The latest test of whether the process has reached meltdown

Posted: Jul 21, 2005 12:00 AM

So it's John Roberts. He is President Bush's Supreme Court nominee who will be the latest test of how close the confirmation process has approached to meltdown.

By most accounts supremely well-credentialed, Judge Roberts possesses a world-class legal mind. President Bush has said he most admires Justices Thomas and Scalia, and has pledged to nominate to the Supreme Court (as he has to the appellate courts) "strict constructionists" like them. Judge Roberts seems precisely the conservative coveted by those at the heart of Bush's political constituency.

In a perceptive New York Times Magazine profile of two nominees mired in the appellate-court process, Jeffrey Rosen wrote this about Roberts three years ago:

Judicial temperament is often hard to predict; but for what it's worth, I was struck in a wide-ranging conversation by Roberts' sense of humor, apparent modesty, and above all his Jimmy Stewart-like reverence for the ideal of law shaped by reasoned argument rather than by ideology.

Still and all, none of that means Judge Roberts will prove an easy rider through the Supreme Court confirmation process.

At the time of Rosen's article, Roberts was failing for the second time to win even a Senate hearing for an appellate court nomination. Nominated to the federal bench by the first President Bush in 1992, his nomination died without a hearing. So did his second nomination (in 2001) by the second President Bush. Only when nominated a third time by President Bush in 2003 did Roberts win not only a hearing, but confirmation to the D.C. court with relative ease.

And run these names through your mind: Miguel Estrada, Carolyn Kuhl, Claude Allen, Charles Pickering, Terrence Boyle, William Myers, Henry Saad, Brett Kavanaugh, William Haynes. All are distinguished Bush nominees to the appellate bench, yet have been denied hearings and/or confirmation by a Senate lacking the numbers or the moxie to give them an up-or-down vote.

This president plays for keeps.

He has gone with youth - nominating a 50-year-old to a seat on a court where only Clarence Thomas is younger than 65. Moreover, he has nominated a conservative who himself is a survivor in a legal establishment some of whose loftiest precincts seem each day more infused with the judicial activism (and jurisprudential nonsense) that has spread from the Yale Law School 40 years ago to many of the other leading law schools in the land. The Federalist Society is the principal antidote in the establishment to that activist infestation. It's a society boasting the membership of such compelling intellects as . . . John Roberts.

That membership alone will raise the hackles of dubious luminaries like Vermont's Sen. Patrick Leahy, who regards even the departing Sandra O'Connor as a judicial activist against the ideology that drives him. Blend in other senators who want to make each confirmation process a referendum on Roe v. Wade, and the spectacle to come may not prove particularly pretty.

It needn't be that way, and perhaps it won't.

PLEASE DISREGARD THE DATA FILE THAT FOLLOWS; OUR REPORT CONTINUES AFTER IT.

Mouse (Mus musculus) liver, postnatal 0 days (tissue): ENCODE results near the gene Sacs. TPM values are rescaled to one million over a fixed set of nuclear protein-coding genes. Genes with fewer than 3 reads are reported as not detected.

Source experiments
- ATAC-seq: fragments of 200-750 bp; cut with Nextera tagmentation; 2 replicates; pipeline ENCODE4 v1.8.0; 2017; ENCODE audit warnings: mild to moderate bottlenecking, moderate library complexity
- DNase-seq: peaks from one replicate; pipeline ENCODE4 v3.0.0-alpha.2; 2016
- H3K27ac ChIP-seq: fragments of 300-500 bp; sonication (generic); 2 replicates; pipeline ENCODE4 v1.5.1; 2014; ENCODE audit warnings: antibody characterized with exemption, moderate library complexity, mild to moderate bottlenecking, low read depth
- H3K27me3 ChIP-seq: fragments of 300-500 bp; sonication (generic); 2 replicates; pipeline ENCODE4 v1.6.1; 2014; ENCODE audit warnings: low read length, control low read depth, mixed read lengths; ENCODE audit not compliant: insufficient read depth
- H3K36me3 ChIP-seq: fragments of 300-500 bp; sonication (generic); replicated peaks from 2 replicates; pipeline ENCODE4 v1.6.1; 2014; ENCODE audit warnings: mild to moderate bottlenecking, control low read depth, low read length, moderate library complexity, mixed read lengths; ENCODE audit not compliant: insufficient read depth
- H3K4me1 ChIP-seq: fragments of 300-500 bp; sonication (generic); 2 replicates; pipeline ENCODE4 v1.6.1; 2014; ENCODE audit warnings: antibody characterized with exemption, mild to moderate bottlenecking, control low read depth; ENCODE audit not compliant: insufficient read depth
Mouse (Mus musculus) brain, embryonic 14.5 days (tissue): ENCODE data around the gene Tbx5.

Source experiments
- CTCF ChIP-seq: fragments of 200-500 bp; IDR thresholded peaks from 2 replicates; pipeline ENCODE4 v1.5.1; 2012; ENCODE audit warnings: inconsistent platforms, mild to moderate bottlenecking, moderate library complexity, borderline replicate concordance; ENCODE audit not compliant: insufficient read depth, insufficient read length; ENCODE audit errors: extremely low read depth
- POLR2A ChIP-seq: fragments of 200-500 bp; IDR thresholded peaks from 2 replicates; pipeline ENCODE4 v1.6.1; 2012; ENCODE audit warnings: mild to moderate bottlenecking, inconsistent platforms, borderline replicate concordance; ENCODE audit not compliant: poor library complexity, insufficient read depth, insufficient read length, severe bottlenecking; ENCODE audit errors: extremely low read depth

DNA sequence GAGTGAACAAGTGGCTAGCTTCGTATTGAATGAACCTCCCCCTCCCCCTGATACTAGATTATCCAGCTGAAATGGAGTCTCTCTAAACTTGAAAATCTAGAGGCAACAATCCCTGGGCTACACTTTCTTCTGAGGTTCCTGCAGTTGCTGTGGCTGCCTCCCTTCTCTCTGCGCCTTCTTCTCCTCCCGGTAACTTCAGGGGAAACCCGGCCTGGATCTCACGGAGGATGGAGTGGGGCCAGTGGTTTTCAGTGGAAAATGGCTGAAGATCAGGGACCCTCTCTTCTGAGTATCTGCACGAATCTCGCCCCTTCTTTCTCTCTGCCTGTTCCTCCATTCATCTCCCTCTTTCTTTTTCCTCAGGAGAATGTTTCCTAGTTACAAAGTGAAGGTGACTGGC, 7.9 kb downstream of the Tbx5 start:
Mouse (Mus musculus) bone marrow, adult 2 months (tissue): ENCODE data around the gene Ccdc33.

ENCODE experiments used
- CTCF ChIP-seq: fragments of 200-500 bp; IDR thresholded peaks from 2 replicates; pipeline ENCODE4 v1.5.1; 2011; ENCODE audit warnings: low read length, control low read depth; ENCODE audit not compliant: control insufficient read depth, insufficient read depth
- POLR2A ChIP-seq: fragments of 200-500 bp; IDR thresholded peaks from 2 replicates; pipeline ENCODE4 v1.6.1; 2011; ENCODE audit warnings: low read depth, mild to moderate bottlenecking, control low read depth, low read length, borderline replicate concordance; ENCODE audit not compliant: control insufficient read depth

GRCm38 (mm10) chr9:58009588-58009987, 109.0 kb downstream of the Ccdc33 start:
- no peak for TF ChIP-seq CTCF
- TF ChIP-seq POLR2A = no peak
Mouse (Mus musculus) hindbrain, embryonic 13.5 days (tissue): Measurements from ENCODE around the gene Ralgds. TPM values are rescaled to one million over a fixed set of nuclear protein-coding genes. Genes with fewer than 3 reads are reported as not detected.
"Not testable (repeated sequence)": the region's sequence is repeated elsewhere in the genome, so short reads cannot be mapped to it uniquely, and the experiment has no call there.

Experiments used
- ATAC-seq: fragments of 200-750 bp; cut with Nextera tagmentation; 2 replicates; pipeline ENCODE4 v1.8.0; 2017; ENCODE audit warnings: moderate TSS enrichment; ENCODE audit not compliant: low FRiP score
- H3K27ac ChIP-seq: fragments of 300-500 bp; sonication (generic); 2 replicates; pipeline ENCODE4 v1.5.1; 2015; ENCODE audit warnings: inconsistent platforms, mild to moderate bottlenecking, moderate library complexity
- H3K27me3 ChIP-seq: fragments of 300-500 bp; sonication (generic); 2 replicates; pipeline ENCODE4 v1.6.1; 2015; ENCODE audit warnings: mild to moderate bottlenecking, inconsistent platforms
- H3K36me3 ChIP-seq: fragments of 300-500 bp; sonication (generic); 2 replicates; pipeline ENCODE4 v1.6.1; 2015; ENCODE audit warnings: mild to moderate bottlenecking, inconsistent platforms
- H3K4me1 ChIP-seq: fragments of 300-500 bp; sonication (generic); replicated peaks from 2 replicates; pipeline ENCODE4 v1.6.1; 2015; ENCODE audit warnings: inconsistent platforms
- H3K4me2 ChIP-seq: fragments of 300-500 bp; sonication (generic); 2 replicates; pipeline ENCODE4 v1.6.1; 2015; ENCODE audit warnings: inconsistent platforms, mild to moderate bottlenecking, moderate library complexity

In 1981 former Texas Democratic Congresswoman Barbara Jordan responded this way to President Reagan's nomination of Sandra O'Connor: "I don't know the lady, but if she's a good lawyer and believes in the Constitution, she'll be all right." Sixteen years later California's Senator Barbara Boxer said regarding judicial nominations, "It is not the role of the Senate to obstruct the process and prevent numbers of highly qualified nominees from even being given the opportunity for a vote on the Senate floor."

Despite the rightness of those expressions, we're likely in for brawling and mauling. Sen. Boxer may have given the game away when she famously altered her view - and in the name of leftist solidarity or something has supported just about every recent Democratic filibuster of Bush appellate nominees.

Over the years since the nominations of Robert Bork and Clarence Thomas, a cottage industry has been building whose sole purpose is to oppose principled nominees to the federal courts, notably the Supreme Court. Only now have its myrmidons really begun vetting the Roberts record for supposedly crippling deviations from ideological norms.

Gerald Ford nominated John Paul Stevens, Ronald Reagan nominated O'Connor and Anthony Kennedy, Bush I nominated David Souter - none distinguished by strict constructionism. In Roberts, Bush fils has reached seemingly to a solider sort.

Bill Clinton nominated two liberals (Ruth Ginsburg and Stephen Breyer) to replace liberal Harry Blackmun and conservative Byron White. President Bush is no less entitled to nominate individuals conforming to his own philosophy. John Roberts deserves confirmation - and he represents only a beginning.

Robert Bork failed famously to win confirmation to the Supreme Court. Recently he noted, regarding an institution that has fallen far from right reason:

To restore the court's integrity will require a minimum of three appointments of men and women who have so firm an understanding of the judicial function that they will not drift left once on the bench. Choosing, and fighting for, the right man or woman to replace Justice O'Connor is the place to start. That will be difficult, but the stakes are the legitimate scope of self-government and an end to judicially imposed moral disorder.